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Home > A prospective study of childhood predictors of traumatic brain injuries sustained in adolescence and adulthood.

Guberman, Guido I and Robitaille, Marie-Pier and Larm, Peter and Ptito, Alain and Vitaro, Frank and Tremblay, Richard E and Hodgins, Sheilagh (2020) A prospective study of childhood predictors of traumatic brain injuries sustained in adolescence and adulthood. Canadian Journal of Psychiatry, 65, (1), pp. 36-45. doi: 10.1177/0706743719882171.

External website: https://www.ncbi.nlm.nih.gov/pmc/articles/PMC69662...

OBJECTIVE: Traumatic brain injuries (TBIs) are sustained by approximately 17% of males in the general population, many of whom subsequently present mental disorders, cognitive, and physical problems. Little is known about predictors of TBIs and how to prevent them. The present study aimed to determine whether inattention-hyperactivity and/or all externalizing problems presented by boys at age 10 predict subsequent TBIs to age 34 after taking account of previous TBIs and family social status (FSS).

METHOD: 742 Canadian males were followed, prospectively, from age 6 to 34. Diagnoses of TBIs were extracted from health files, parents-reported sociodemographic and family characteristics at participants' age 6, and teachers-rated participants' behaviors at age 10. Separate logistic regression models predicted TBIs sustained from age 11 to 17 and from age 18 to 34. For each age period, two models were computed, one included previous TBIs, inattention-hyperactivity, FSS, and interaction terms, the second included previous TBIs, externalizing problems, FSS, and interaction terms.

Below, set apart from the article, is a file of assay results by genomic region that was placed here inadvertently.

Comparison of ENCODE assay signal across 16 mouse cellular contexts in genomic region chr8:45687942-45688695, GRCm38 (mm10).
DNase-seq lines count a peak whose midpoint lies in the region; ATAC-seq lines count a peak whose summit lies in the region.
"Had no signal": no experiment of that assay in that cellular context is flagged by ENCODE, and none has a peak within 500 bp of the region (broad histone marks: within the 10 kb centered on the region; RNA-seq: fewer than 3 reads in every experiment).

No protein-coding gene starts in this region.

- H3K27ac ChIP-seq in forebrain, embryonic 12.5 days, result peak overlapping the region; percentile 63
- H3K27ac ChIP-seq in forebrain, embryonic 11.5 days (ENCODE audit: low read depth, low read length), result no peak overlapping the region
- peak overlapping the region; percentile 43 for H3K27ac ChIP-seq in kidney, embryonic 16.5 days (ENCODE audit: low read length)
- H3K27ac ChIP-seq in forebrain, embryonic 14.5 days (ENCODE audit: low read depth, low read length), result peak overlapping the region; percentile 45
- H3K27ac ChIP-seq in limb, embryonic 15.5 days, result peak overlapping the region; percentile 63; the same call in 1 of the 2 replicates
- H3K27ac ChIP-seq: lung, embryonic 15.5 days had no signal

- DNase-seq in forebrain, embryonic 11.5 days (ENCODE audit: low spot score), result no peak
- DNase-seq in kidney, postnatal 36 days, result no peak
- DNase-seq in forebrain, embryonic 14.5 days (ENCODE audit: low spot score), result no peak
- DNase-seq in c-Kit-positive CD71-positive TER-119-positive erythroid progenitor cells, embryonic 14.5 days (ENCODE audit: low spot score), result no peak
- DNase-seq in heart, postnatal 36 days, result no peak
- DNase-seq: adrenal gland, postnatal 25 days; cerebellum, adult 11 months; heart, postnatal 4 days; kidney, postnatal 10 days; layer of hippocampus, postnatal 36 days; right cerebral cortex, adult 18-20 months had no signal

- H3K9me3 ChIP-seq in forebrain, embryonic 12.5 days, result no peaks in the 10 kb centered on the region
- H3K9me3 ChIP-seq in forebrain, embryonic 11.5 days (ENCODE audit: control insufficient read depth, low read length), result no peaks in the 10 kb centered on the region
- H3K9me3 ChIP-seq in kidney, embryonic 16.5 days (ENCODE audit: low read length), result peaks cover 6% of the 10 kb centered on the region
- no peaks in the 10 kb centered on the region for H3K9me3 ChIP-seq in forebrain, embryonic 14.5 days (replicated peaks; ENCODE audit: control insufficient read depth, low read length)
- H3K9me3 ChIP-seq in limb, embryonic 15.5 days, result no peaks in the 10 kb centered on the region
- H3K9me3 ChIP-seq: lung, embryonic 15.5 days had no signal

RESULTS: In models that included inattention-hyperactivity, TBIs sustained from age 11 to 17 were predicted by age 10 inattention-hyperactivity and by TBIs prior to age 11; TBIs sustained from age 18 to 34 were predicted by age 10 inattention-hyperactivity. In models that included all externalizing problems, TBIs from age 11 to 17 were predicted by prior TBIs; TBIs sustained from age 18 to 34 were predicted by age 10 externalizing problems. Neither FSS nor interaction terms predicted TBIs in any of the models.

CONCLUSIONS: Among males, using evidence-based treatments to reduce inattention-hyperactivity and externalizing problems among boys could, potentially, decrease the risk of TBIs to age 34. Further, boys who sustain TBIs in childhood require monitoring to prevent recurrence in adolescence.


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